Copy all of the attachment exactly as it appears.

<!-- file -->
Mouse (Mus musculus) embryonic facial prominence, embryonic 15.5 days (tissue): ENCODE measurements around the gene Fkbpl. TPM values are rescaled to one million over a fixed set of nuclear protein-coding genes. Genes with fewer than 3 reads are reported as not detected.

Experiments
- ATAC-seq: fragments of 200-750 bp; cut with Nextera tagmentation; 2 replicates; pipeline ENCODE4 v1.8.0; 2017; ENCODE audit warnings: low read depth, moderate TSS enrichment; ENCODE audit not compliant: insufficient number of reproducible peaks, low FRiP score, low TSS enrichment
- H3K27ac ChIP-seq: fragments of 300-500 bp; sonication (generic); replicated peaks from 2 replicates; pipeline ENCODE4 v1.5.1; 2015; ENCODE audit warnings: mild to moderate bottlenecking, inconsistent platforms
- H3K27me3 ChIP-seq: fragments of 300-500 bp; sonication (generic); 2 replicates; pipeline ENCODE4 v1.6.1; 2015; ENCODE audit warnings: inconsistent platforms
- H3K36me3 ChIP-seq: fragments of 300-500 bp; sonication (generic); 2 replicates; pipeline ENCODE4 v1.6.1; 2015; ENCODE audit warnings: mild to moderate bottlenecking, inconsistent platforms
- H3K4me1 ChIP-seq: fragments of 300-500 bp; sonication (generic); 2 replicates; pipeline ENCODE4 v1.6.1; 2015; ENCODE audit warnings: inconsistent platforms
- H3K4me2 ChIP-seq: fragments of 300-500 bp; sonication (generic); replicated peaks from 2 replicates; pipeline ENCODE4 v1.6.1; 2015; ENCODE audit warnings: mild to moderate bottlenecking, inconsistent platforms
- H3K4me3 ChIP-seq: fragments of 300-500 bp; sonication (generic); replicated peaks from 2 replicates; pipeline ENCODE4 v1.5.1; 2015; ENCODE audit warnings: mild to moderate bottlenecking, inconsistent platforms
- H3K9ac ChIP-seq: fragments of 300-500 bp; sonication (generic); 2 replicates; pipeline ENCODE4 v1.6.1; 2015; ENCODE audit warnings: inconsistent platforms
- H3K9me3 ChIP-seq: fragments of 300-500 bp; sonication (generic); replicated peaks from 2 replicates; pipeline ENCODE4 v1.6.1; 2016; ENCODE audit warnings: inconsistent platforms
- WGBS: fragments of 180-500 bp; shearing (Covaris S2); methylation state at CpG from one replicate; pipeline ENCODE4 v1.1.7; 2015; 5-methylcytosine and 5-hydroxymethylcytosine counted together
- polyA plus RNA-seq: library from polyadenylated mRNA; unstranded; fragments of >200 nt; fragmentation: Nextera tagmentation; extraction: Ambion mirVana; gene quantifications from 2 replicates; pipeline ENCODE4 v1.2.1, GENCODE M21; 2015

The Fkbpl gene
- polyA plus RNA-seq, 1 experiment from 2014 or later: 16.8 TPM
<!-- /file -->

Mouse (Mus musculus) embryonic facial prominence, embryonic 15.5 days (tissue): ENCODE measurements around the gene Fkbpl. TPM values are rescaled to one million over a fixed set of nuclear protein-coding genes. Genes with fewer than 3 reads are reported as not detected.

Experiments
- ATAC-seq: fragments of 200-750 bp; cut with Nextera tagmentation; 2 replicates; pipeline ENCODE4 v1.8.0; 2017; ENCODE audit warnings: low read depth, moderate TSS enrichment; ENCODE audit not compliant: insufficient number of reproducible peaks, low FRiP score, low TSS enrichment
- H3K27ac ChIP-seq: fragments of 300-500 bp; sonication (generic); replicated peaks from 2 replicates; pipeline ENCODE4 v1.5.1; 2015; ENCODE audit warnings: mild to moderate bottlenecking, inconsistent platforms
- H3K27me3 ChIP-seq: fragments of 300-500 bp; sonication (generic); 2 replicates; pipeline ENCODE4 v1.6.1; 2015; ENCODE audit warnings: inconsistent platforms
- H3K36me3 ChIP-seq: fragments of 300-500 bp; sonication (generic); 2 replicates; pipeline ENCODE4 v1.6.1; 2015; ENCODE audit warnings: mild to moderate bottlenecking, inconsistent platforms
- H3K4me1 ChIP-seq: fragments of 300-500 bp; sonication (generic); 2 replicates; pipeline ENCODE4 v1.6.1; 2015; ENCODE audit warnings: inconsistent platforms
- H3K4me2 ChIP-seq: fragments of 300-500 bp; sonication (generic); replicated peaks from 2 replicates; pipeline ENCODE4 v1.6.1; 2015; ENCODE audit warnings: mild to moderate bottlenecking, inconsistent platforms
- H3K4me3 ChIP-seq: fragments of 300-500 bp; sonication (generic); replicated peaks from 2 replicates; pipeline ENCODE4 v1.5.1; 2015; ENCODE audit warnings: mild to moderate bottlenecking, inconsistent platforms
- H3K9ac ChIP-seq: fragments of 300-500 bp; sonication (generic); 2 replicates; pipeline ENCODE4 v1.6.1; 2015; ENCODE audit warnings: inconsistent platforms
- H3K9me3 ChIP-seq: fragments of 300-500 bp; sonication (generic); replicated peaks from 2 replicates; pipeline ENCODE4 v1.6.1; 2016; ENCODE audit warnings: inconsistent platforms
- WGBS: fragments of 180-500 bp; shearing (Covaris S2); methylation state at CpG from one replicate; pipeline ENCODE4 v1.1.7; 2015; 5-methylcytosine and 5-hydroxymethylcytosine counted together
- polyA plus RNA-seq: library from polyadenylated mRNA; unstranded; fragments of >200 nt; fragmentation: Nextera tagmentation; extraction: Ambion mirVana; gene quantifications from 2 replicates; pipeline ENCODE4 v1.2.1, GENCODE M21; 2015

The Fkbpl gene
- polyA plus RNA-seq, 1 experiment from 2014 or later: 16.8 TPM